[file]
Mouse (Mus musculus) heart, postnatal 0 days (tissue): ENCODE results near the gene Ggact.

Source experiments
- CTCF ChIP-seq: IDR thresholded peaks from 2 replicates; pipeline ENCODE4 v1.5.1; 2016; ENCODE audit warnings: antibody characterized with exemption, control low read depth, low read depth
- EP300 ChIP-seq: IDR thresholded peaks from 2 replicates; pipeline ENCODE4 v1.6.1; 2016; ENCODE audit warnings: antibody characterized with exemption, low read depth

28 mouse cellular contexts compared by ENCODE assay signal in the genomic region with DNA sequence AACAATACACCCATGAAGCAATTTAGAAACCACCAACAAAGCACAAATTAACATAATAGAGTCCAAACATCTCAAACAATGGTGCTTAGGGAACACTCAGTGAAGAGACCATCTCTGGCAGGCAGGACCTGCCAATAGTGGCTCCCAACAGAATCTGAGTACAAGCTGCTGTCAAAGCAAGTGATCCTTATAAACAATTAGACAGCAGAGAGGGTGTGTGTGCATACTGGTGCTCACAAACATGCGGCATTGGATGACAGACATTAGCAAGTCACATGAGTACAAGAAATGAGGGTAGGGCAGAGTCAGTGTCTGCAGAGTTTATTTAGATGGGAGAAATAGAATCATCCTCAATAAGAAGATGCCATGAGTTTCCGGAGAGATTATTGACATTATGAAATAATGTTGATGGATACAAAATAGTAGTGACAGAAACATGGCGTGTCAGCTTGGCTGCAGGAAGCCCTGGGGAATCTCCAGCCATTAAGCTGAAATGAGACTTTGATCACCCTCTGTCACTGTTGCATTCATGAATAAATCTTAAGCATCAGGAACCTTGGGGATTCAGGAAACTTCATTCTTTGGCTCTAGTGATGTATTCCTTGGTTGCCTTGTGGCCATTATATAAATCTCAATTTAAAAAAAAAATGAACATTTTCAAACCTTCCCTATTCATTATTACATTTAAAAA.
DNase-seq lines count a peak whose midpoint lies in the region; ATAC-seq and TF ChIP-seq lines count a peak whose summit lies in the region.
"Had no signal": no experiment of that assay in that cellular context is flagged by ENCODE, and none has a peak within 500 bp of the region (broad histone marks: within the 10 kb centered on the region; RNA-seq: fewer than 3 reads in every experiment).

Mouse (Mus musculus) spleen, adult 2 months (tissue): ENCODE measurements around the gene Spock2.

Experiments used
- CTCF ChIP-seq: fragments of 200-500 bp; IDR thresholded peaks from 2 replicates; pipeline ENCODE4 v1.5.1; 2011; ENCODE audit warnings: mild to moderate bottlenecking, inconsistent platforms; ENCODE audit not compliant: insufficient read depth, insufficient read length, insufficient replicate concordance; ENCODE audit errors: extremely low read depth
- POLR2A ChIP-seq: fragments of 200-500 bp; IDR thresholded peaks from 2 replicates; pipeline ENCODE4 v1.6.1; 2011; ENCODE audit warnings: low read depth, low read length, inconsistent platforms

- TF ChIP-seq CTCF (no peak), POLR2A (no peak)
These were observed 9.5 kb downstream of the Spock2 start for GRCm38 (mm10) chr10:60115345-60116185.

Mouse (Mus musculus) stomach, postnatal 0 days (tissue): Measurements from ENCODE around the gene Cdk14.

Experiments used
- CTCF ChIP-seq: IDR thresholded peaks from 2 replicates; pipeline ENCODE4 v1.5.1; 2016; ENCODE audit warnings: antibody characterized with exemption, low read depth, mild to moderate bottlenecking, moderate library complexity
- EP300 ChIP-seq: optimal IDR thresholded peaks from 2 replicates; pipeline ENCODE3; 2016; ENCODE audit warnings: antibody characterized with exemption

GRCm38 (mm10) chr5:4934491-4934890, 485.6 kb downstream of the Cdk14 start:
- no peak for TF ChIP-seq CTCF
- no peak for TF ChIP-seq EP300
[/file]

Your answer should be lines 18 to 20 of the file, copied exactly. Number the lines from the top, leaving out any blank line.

GRCm38 (mm10) chr5:4934491-4934890, 485.6 kb downstream of the Cdk14 start:
- no peak for TF ChIP-seq CTCF
- no peak for TF ChIP-seq EP300